Give it a go in terms of making a claim. If they do have a witness then you would be entitled to a copy of the statement they make. In fact if it has been a while and the witness didnt make a written statement at the time they will also have a hazy recall of the events.

    HTH
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  • prj45prj45 Posts: 2,208
    Yup, primarily censored cycling meets censored car driving, sorry!

    You should always be ready for a car to turn across your path when cycling up inside a stationary line of traffic.
  • beegeebeegee Posts: 160
    One of the things that I think is good about this forum that even though it's for cyclists people seem to keep a sense of balance about the car vs cycle thing.

    But imho I think that you were in the right.

    For one thing you are in a cycle lane which is designed to help cyclists carry on cycling safely when the traffic is queuing (eg during rush hour). Unless the driver is stupid they can see the markings on the road which indicate cycle path which means give way.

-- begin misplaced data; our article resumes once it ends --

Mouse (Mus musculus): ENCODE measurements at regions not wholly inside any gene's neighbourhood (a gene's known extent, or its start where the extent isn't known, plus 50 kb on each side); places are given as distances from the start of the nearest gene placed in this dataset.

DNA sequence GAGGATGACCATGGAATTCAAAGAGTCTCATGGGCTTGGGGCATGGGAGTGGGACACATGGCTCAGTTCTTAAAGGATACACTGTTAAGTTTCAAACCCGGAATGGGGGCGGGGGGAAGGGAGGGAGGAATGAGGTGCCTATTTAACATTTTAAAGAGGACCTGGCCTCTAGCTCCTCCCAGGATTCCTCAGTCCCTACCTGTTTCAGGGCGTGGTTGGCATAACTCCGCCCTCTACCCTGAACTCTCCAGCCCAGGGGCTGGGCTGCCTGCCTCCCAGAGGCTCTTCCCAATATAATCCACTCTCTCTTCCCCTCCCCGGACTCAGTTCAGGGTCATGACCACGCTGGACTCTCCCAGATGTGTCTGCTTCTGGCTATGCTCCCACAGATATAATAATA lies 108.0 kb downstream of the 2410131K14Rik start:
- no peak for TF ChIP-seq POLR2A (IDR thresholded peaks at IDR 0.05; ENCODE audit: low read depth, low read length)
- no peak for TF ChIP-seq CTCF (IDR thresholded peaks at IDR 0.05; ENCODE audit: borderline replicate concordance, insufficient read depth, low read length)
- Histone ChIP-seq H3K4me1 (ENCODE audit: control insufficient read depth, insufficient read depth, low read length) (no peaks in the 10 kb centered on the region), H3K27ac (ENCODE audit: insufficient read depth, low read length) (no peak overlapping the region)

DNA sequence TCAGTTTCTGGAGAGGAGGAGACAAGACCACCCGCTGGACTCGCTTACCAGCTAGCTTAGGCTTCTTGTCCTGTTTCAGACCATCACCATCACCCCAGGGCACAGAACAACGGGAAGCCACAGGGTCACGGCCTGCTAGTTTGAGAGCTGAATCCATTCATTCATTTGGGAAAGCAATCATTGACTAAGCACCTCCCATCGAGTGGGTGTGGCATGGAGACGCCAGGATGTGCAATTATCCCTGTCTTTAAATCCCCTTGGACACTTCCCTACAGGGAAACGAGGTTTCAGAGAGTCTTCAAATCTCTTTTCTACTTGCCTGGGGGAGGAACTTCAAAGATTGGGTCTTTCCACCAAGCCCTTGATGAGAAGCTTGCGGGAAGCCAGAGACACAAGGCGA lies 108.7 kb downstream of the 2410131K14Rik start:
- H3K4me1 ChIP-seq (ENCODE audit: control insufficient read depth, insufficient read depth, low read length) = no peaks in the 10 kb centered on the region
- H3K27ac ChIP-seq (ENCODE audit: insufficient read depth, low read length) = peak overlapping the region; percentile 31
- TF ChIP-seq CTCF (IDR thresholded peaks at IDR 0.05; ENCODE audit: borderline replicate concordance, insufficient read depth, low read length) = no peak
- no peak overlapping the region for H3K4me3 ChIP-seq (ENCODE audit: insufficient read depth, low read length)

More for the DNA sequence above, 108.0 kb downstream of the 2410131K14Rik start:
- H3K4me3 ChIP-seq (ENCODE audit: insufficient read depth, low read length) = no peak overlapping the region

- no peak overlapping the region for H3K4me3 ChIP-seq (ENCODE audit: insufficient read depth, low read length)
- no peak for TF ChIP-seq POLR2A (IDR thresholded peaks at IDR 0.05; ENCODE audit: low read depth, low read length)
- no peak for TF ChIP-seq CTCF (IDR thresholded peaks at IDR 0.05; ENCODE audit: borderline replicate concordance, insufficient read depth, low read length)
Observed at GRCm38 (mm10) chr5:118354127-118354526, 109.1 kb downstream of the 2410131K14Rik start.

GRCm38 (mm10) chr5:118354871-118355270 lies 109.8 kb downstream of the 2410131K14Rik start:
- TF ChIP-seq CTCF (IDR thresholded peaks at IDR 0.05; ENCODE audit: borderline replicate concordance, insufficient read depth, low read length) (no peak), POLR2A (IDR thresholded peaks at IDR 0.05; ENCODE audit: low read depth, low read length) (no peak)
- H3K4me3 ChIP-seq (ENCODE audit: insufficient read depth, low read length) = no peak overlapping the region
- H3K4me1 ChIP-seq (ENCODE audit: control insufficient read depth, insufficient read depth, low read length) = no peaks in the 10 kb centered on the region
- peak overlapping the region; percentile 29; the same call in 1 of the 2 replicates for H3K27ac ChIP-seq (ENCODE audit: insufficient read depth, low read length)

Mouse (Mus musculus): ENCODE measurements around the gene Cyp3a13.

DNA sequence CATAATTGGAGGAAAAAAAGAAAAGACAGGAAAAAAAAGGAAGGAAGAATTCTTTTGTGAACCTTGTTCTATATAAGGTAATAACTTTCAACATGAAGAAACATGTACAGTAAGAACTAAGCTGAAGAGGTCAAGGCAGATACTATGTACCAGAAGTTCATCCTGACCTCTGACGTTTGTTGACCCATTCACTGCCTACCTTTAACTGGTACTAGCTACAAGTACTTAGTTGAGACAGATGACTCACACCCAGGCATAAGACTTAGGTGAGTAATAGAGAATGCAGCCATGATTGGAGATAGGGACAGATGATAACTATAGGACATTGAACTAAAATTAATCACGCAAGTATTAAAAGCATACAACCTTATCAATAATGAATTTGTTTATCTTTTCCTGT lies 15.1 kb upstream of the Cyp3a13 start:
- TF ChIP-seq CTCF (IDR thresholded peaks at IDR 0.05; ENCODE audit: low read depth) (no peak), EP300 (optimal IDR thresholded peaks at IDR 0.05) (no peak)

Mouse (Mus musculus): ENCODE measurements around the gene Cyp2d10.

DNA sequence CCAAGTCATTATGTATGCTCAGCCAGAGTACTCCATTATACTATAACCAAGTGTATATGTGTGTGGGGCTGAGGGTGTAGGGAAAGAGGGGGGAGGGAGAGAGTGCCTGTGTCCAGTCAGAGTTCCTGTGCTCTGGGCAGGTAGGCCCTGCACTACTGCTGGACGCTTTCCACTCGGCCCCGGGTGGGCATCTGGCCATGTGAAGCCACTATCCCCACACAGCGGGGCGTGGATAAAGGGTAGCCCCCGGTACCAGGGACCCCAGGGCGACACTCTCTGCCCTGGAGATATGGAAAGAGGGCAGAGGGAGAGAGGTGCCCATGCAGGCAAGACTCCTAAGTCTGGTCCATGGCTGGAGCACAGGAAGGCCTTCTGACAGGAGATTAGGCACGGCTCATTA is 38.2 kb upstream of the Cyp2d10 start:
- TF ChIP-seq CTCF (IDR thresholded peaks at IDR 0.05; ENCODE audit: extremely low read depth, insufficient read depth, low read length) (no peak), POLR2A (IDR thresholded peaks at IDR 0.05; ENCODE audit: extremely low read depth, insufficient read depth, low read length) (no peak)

I guess that your spidey senses would've noticed the car waiting and thought 'will it, won't it ?'. And they let you down this time. But here's the thing. Iin my opinion, you were riding at a reasonable speed, obeying the highway code. Why should you be suffer and be penalised because someone else didn't ? Defensive riding is about saviing us, not about reducing others' need for care and attention.
  • Hi all, thanks for the support on this.

    I've spoken to the guys who work with CTC and they're going to take it on for me, which is really helpful.

    And this week was my first Governor's meeting at the same time (8am) as the one before the accident, so I decided to take a different route to work, just in case!

    Best wishes,

    Tim.